Nexperia has launched a new AEC-Q101-qualified ASFET portfolio concentrated on powertrain applications. The technology has been tested to one billion avalanche cycles and may be employed to control automotive inductive loads including solenoids and actuators. Also providing a faster turn-off time (up to 4X), designs can be simplified through a smaller BOM count.
MOSFET-based power schemes for solenoid and actuator control in automotive powertrains are commonly built around boost, free-wheel diode or active clamp topologies. A fourth option is a repetitive avalanche design that disperses energy from the inductive load by employing the MOSFET’s ability to constantly handle current from the inductive load through switch off. Providing comparable efficiencies to active clamp alternatives, such designs remove the requirement for diodes and other devices to minimise component count and circuit complexity. They also help faster switch-off times, a factor that can boost the reliability of electromechanical components such as solenoids and relays. When compared to boost topologies, they can simplify designs by delivering up to 30% component footprint efficiency due to a potential decrease of up to 15 board components.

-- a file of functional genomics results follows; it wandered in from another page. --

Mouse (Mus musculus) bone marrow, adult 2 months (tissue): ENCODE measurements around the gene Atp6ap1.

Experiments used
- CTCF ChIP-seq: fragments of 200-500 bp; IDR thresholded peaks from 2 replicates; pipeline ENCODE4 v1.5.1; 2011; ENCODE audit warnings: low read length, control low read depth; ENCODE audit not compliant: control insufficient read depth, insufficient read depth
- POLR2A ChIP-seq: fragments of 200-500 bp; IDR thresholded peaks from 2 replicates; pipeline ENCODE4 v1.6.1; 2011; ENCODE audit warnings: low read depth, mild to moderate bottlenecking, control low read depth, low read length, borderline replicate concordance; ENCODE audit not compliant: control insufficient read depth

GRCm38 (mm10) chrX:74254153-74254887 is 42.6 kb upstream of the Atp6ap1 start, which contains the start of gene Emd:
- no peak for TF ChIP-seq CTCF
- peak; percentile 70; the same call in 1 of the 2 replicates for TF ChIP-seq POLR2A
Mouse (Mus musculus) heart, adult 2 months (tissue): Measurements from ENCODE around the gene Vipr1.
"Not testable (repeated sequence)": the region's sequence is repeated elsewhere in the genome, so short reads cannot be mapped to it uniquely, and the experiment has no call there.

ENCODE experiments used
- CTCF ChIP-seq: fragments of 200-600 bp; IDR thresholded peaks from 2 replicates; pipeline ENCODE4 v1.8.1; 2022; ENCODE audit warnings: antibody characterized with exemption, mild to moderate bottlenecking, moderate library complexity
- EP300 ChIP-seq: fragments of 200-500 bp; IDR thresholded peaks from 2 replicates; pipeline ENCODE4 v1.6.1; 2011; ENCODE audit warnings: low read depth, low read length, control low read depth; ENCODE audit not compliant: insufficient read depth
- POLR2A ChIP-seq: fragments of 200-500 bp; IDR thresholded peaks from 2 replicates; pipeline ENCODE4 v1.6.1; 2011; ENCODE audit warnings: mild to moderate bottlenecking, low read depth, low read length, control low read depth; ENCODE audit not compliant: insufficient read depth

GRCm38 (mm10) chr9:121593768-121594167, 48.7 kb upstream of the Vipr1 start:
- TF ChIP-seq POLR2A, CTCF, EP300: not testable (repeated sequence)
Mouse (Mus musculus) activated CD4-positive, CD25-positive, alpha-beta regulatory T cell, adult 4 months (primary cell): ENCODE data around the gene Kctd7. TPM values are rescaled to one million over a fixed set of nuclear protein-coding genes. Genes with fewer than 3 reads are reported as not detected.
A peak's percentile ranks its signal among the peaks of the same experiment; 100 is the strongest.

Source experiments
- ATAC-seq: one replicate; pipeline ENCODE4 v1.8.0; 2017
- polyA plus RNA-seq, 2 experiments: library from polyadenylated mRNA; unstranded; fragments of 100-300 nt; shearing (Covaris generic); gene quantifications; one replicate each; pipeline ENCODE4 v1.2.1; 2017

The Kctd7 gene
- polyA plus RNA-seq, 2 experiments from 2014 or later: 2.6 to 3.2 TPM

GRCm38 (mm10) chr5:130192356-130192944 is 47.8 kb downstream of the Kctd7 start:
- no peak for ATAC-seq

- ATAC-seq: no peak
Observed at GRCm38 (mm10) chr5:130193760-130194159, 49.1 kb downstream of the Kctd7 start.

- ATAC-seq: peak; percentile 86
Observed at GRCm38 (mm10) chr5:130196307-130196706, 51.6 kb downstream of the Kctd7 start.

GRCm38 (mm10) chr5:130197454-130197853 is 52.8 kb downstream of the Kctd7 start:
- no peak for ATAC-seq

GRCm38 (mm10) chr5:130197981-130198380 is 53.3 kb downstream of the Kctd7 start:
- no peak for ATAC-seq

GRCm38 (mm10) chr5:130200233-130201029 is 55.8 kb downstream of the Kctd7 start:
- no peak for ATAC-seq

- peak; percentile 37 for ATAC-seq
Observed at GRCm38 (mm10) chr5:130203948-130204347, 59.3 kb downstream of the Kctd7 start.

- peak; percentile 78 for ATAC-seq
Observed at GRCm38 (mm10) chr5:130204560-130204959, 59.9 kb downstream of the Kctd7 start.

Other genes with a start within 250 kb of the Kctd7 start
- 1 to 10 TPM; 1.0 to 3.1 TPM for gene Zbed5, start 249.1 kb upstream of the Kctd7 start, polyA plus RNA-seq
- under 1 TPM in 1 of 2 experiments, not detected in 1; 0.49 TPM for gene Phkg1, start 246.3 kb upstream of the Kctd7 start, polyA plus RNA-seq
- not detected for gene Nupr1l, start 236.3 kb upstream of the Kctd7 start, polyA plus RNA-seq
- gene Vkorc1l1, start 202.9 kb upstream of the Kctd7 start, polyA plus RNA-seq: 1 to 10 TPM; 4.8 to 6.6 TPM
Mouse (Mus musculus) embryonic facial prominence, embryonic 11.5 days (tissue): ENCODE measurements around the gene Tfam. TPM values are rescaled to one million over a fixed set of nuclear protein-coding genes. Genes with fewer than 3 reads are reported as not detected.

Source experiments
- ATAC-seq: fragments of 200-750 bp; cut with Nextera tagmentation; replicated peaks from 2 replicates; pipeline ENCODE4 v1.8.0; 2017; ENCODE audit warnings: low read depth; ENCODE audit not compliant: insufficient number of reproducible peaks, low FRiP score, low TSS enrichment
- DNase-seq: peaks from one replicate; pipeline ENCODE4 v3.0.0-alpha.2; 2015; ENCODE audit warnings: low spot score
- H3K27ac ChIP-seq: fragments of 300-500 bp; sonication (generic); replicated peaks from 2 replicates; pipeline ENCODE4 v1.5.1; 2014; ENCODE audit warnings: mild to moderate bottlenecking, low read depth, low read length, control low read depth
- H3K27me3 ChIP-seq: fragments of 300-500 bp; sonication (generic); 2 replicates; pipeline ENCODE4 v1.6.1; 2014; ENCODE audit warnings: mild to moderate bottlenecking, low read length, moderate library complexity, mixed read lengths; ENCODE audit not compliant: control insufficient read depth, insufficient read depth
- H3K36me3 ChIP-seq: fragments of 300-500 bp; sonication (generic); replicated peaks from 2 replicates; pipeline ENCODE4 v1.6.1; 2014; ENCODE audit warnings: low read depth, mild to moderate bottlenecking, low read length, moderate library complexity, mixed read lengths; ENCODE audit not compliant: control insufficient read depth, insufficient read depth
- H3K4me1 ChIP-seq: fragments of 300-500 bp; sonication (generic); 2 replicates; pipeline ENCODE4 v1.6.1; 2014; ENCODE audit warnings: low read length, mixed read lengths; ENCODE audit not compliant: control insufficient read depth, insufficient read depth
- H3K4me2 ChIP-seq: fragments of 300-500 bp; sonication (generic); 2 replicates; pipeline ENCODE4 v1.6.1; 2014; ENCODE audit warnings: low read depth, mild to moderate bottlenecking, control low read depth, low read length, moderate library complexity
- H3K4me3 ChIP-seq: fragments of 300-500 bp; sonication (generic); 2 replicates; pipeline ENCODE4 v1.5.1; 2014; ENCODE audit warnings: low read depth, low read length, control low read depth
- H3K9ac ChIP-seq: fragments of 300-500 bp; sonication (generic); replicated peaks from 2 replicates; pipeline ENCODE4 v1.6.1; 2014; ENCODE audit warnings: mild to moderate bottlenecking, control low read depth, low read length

Fully automotive qualified to AEC-Q101 at 175C, the new MOSFETs are offered in 40V and 60V options with typical RDS(ON) ratings from 12.5mOhm to 55mOhm. All of the devices are provided in the company’s space-saving LFPAK56D (Dual Power-SO8) copper-clip package technology. The robust package provides gull-wing leads for increased board level reliability and improved manufacturability, including AOI.
Explains Nexperia’s product manager, Richard Ogden “Typically, engineers looking to implement repetitive avalanche topologies have had to rely on devices that use older, planar semiconductor technologies. Offering automotive-qualified devices with guaranteed repetitive avalanche capabilities that are based on higher performance silicon structures will increase the number of powertrain designs that can take advantage of repetitive avalanche functionality.”